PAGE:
Major-General Hezekiah Haynes and the Failure of Oliver Cromwell’s Godly Revolution, 1594–1704
Hezekiah Haynes was shaped by the Puritanism of his father’s network and experienced emigration to New England as part of a community removing themselves from Charles I’s Laudianism. Returning to fight in the British Civil Wars, Haynes rose to become Cromwell’s ruler of the east of England, tasked with bringing about a godly revolution, and in rising to prominence he became the centre of his own developing political and religious network, which included a kin link to Cromwell himself. As one of Cromwell’s Major-Generals Haynes was tasked with security and a reformation of manners, but he was hampered by the limits of the early modern state and Cromwell’s own contradictory political and religious ideas. The Restoration saw Haynes imprisoned in the Tower before emerging to return to the community in which he had been raised, and continuing the links with some of those he had worked with for Cromwell and the kin he had left behind in New England in dealing with the norms of early modern life.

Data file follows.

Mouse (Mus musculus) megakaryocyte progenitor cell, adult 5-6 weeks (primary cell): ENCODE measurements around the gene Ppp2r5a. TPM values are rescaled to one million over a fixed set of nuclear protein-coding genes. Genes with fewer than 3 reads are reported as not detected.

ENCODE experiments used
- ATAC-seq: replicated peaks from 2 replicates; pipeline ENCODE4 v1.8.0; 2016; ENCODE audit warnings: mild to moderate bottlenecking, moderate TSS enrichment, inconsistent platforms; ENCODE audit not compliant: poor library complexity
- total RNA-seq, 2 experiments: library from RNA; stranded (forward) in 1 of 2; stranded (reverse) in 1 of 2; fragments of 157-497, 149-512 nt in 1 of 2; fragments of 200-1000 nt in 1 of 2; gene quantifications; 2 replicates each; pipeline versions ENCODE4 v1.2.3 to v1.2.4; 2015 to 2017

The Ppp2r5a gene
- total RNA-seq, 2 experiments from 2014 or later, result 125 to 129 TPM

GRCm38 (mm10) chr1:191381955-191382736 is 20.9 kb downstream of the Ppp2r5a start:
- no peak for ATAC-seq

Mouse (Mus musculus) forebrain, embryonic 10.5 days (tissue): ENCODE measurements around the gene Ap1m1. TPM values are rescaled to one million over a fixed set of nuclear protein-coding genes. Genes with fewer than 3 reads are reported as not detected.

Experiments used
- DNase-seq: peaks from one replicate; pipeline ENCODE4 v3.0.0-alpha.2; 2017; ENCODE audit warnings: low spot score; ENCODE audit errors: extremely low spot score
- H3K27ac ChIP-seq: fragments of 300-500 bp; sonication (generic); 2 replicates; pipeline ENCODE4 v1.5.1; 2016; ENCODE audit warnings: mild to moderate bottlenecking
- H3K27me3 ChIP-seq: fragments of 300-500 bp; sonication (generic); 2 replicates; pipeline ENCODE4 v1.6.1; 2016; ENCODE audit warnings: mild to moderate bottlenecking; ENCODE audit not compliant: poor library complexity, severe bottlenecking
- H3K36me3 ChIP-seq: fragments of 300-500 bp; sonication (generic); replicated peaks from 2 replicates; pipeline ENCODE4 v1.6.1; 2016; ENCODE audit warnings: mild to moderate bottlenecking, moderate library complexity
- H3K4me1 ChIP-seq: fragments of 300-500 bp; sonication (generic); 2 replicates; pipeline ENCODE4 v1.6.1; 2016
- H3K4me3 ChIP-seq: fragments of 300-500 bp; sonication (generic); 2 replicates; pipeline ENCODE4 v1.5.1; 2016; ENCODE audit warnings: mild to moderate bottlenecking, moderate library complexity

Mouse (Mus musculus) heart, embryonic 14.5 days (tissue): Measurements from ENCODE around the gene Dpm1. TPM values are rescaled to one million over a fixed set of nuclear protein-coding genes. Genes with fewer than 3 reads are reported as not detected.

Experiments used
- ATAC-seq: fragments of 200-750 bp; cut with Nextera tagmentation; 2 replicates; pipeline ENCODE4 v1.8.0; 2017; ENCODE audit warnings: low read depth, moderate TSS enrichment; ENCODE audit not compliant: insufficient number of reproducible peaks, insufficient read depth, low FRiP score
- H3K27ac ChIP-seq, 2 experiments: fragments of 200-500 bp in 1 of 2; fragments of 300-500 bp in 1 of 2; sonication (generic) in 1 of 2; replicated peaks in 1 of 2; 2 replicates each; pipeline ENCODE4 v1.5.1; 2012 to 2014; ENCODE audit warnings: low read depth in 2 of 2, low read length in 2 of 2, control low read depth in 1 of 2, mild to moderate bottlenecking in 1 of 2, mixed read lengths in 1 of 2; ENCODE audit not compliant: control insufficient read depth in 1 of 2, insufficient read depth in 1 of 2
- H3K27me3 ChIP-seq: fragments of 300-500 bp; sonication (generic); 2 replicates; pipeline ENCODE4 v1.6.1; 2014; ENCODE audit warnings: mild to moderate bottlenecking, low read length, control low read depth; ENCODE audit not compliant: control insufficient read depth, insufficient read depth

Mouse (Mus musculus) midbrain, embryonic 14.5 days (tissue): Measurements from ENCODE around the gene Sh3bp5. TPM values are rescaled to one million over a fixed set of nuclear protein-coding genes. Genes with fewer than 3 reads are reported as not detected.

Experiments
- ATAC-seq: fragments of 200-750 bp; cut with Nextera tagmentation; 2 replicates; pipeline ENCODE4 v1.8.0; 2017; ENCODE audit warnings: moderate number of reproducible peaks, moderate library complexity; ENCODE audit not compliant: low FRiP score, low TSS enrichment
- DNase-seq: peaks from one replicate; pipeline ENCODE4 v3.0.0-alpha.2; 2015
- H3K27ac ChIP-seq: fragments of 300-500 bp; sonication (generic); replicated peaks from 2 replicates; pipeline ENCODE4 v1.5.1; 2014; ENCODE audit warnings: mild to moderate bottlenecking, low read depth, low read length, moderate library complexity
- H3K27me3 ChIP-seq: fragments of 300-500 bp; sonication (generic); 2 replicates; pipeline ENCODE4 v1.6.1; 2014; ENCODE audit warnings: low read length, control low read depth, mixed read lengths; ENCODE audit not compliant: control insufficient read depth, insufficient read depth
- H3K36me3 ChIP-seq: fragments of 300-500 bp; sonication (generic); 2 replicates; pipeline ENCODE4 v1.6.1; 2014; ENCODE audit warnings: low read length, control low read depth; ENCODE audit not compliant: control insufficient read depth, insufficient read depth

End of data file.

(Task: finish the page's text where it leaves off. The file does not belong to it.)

This book will appeal to specialists in the area and students taking courses on early modern English and American history, as well as those with a more general interest in the period.
Table of Contents
Part 1: 1594–1655
1. The economic, kinship and religious networks of Hezekiah Haynes and the development of a Puritan activist, 1594 to 1654
2. Haynes and the experience of war, 1642 to 1651
3. Haynes and the politics of the Godly armies, 1646 to 1655
Part 2: 1655–1704
4. Major-General of the east and political conservatism, 1655 to 1657
5. Major-General of the east and religious radicalism, 1655 to 1657
6. The failure of Godly rule and Restoration persecution, 1656 to 1662
7. The survival and realignment of Hezekiah Haynes’ economic, kinship and religious networks, 1654 to 1704
Conclusion: Hezekiah Haynes and the failure of Oliver Cromwell’s Godly Revolution
David Farr is Deputy Head Academic of Norwich School. He is author of full-length studies of other Cromwellian military-religious figures, John Lambert, Henry Ireton and Thomas Harrison, as well as general studies of Britain 1603–1702, and numerous articles on various aspects of the English Revolution.